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The Supreme Court’s recent Janus Capital case offers a reading of the word “make” in Rule 10b-5 that speaks to ultimate legal authority over the communication in question. This creates the real possibility that we can have lies without liars, an entirely perplexing result in terms of any purposive meaning of the rule. In so holding, Justice Thomas joined a seemingly short list of judges who suggest that legal formalism is a particularly good weapon with which to fight securities fraud. This paper exploresJanus through the lens of conservative textualism, which takes us through a much longer intellectual history with respect to secondary liability (well beyond Central Bank of Denver) than is generally acknowledged. It makes two important claims: first, that a better reading of the opinion is one that limits it to private securities litigation, not SEC enforcement, even though the early precedent tilts in the other direction; and second, that Janus also plants seeds for a conservative retrenchment on the meaning of the “in connection with” requirement under Section 10(b) and Rule 10b-5, at least as applied to private securities litigation. It then examines some open questions under the “ultimate authority” test—the ability to reach officers and directors of the issuer, the problem of informal publicity, attribution of knowledge and “scheme” pleading, and considers whether the SEC can overturnJanus on its own by a simple clarifying amendment to its rule.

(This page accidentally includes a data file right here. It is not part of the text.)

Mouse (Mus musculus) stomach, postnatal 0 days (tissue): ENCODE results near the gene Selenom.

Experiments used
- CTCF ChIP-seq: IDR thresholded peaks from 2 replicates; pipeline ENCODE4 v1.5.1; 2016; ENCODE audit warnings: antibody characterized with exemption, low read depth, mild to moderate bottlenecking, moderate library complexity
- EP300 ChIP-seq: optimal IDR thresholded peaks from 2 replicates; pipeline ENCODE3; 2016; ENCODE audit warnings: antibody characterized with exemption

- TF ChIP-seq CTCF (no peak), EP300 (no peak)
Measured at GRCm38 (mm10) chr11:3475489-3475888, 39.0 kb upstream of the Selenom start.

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90 Wash. U.L. Rev. 933-964 (2013)